Once again our ‘man about town’ suggested we try this establishment; ‘they have lobster ravioli’ said he, which surprised me; I was expecting ostrich or bush-meat. Ivory suggested something thick-skinned; I was intrigued.
The restaurant is on Iasonos Street, brightly lit, and very warm, which was most appreciated on a cold Tuesday night. There are 150 covers inside and out, the tables are well spaced and arranged to accommodate couples or quite large parties. Our charming waitress, Eleftheria, is from Greece, as are so many restaurant staff in the capital these days, and she delivers the menu that emphasises that Ivory is an ‘All Day Concept’. According to the blurb it is ‘Joyful and lush by day, and dazzlingly sexy by night’ with ‘lucent lighting & vibrant music’. The management is clearly unaware of the odium in which the term Ivory is held in the civilized world – they claim: ‘Ivory is the picture of trendy sophistication’ which obviously explains the plastic replica elephant tusks hanging from the ceiling. Now to the food.
There are five salads including a crab and samphire (I don’t think they meant sapphire), chickpeas and pumpkin, but the companion settles on the beets and goat cheese, which boast beets of various colours, basil, almonds, radish and a sherry vinaigrette. I avoid the healthy salads and choose from the starter card that offers an excellent choice: lentil and sweet potato soup, sea bass tartar; beef tartar; tuna, octopus and various mushroom dishes, but for me, it is the prawn and lobster ravioli; the pasta is made in the kitchen and steeped in sepia. We order a bottle of Petritis Kyperounda which arrives with a basket of nutty hot bread and a bowl of hummus with turmeric and toasted pumpkin seeds. Within minutes the companion has her salad which is enormous, she is taken aback by the quantity, yet nevertheless, she does it justice. I tried a sample and it was as good as it could be. Twenty minutes later I am still awaiting my ravioli, and just as I am about to get hissy, it arrives. Absolutely perfect. But not the music.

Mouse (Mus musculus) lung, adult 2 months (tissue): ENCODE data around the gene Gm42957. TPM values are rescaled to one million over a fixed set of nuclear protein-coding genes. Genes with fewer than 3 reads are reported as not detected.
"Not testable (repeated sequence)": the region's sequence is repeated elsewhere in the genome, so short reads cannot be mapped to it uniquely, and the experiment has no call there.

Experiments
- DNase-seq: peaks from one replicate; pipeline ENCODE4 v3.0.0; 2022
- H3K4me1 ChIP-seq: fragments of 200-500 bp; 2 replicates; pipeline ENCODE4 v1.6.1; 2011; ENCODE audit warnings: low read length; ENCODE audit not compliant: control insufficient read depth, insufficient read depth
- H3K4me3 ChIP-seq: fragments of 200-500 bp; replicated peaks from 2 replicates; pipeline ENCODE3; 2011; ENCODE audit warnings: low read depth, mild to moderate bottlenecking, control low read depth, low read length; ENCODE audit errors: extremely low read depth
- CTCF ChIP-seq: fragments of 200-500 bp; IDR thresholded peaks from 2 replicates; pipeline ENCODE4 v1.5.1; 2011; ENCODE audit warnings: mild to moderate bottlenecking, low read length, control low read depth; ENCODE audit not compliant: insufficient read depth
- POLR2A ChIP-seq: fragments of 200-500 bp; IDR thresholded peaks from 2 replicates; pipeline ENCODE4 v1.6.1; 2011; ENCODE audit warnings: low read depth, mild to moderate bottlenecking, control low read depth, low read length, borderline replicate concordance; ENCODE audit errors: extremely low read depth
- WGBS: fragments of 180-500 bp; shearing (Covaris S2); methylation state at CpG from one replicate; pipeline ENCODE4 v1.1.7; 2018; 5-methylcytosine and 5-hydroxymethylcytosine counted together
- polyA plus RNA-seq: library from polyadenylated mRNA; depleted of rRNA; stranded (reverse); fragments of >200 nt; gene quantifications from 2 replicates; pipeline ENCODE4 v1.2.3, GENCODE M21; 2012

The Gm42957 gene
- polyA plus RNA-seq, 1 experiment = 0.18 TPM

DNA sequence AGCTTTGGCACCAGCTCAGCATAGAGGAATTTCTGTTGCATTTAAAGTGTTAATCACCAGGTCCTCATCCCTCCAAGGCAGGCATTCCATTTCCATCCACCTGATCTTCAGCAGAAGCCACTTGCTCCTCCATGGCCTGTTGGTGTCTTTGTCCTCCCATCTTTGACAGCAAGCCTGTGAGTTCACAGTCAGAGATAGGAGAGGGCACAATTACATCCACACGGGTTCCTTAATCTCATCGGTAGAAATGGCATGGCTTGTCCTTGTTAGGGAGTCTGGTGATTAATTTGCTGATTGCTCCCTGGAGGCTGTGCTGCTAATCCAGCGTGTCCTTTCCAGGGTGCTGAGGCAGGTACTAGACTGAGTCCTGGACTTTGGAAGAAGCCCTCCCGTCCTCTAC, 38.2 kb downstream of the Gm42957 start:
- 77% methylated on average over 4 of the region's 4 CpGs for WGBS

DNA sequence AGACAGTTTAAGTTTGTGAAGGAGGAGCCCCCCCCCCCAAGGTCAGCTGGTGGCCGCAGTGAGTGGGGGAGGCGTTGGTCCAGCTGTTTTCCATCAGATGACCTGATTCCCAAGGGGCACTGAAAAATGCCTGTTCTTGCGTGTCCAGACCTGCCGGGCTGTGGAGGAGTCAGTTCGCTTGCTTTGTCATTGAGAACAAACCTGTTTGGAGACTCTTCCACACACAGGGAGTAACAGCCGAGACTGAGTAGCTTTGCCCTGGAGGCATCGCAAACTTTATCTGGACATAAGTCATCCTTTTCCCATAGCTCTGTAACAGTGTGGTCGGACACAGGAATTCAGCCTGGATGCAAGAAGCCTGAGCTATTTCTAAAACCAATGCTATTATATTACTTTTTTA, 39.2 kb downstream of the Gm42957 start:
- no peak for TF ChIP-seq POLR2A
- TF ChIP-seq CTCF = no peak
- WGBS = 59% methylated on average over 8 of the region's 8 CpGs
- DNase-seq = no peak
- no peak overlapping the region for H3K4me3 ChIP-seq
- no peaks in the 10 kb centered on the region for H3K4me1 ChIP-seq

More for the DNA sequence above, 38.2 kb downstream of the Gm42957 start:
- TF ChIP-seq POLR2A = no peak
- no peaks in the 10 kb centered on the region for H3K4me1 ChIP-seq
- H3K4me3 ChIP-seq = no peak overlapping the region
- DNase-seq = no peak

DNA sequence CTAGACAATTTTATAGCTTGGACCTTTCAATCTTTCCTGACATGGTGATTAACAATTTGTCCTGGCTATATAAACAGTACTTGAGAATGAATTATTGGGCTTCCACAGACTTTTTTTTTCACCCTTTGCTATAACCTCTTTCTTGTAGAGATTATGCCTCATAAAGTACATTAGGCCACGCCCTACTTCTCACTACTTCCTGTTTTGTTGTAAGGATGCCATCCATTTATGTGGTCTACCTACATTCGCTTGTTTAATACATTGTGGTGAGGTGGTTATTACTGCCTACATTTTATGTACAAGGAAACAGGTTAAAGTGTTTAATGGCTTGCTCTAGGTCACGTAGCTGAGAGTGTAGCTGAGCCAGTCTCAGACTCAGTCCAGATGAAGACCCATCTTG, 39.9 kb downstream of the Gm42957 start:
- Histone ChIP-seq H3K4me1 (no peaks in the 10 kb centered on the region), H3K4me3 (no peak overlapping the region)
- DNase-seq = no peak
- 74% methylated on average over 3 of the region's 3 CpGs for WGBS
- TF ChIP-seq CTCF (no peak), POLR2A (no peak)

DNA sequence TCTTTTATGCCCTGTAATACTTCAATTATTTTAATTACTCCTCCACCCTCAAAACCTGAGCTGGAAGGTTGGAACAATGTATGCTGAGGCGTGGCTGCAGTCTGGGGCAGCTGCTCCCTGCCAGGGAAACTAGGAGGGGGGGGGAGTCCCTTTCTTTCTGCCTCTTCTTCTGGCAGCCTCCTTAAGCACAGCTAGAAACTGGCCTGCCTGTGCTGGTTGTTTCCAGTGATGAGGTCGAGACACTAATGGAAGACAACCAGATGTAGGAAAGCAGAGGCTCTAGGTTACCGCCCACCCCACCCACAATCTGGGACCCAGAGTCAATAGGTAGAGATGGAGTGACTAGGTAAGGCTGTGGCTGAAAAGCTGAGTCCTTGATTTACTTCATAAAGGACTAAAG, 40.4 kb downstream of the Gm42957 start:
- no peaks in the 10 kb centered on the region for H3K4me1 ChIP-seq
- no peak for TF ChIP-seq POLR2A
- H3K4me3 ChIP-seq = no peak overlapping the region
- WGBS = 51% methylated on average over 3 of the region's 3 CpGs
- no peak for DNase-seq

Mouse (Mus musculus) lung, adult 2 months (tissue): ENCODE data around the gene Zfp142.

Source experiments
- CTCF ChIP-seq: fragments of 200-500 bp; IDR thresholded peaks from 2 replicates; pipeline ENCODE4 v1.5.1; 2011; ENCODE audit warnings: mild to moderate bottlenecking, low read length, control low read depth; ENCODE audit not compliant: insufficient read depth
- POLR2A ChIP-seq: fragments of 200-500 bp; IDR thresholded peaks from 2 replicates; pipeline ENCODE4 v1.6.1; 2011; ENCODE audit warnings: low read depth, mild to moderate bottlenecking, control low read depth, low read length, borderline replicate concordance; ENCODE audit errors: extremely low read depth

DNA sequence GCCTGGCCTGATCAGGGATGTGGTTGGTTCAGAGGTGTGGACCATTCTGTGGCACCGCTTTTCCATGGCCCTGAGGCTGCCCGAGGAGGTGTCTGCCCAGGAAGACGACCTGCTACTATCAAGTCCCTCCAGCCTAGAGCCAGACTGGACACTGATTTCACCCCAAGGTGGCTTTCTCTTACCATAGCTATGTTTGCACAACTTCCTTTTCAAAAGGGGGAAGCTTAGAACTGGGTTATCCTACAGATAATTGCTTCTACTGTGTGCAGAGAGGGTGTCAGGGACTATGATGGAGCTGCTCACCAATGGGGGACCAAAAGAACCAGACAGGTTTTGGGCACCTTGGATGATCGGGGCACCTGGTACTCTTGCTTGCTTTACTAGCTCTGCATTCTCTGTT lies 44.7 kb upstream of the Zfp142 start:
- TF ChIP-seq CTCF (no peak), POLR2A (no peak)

We have ordered our main courses from a list of ten dishes including a vegan spaghetti. Two beef offers, a fillet and a rib-eye tagliata; these main courses are distinguished by the accompanying vegetables: Jerusalem artichokes; celeriac; truffles, parsnips and when did you last encounter caviar champagne sauce? The Italian companion cannot resist the Angus fillet with which she orders a glass of local red; the plate contains an artichoke puree, creamed potatoes, truffles, broccoli spinach and green peppercorn sauce; but the acme of culinary delight was the sight of two fillets grilled to perfection i.e. rare. From among the bass fillet, slow cooked pork, prawn and lobster spaghetti and risotto I spot a grouper fillet. It is sautéed with ouzo and mushrooms, parsley, prawn sauce and lemon zest. It is obvious Andreas the chef has a very light touch with marine creatures, I love grouper, but it is rarely seen, and when it is, the kitchen murders it. But not here. Bravo Andreas.
The sweets are dangerous; the diner could overdose. I had to eat the orange pie and the companion’s lemon tart ice cream. Alas.
Now, the music is reaching migraine inducing levels. It is what one expects from a crack house in Hoxton. Definitely not ‘the picture of trendy sophistication’ we are led to expect from Ivory.
Floros, the young partner, vigorously defended his choice of music, and assured me no-one else complained.
The food was perfect. Ivory opens for breakfast, lunch, brunch and dinner.
SPECIALTY Mediterranean and Middle-Eastern Cuisine
WHERE Iasonos 10, Nicosia 1082
CONTACT 22-778807, booking necessary
HOW MUCH Not cheap but justified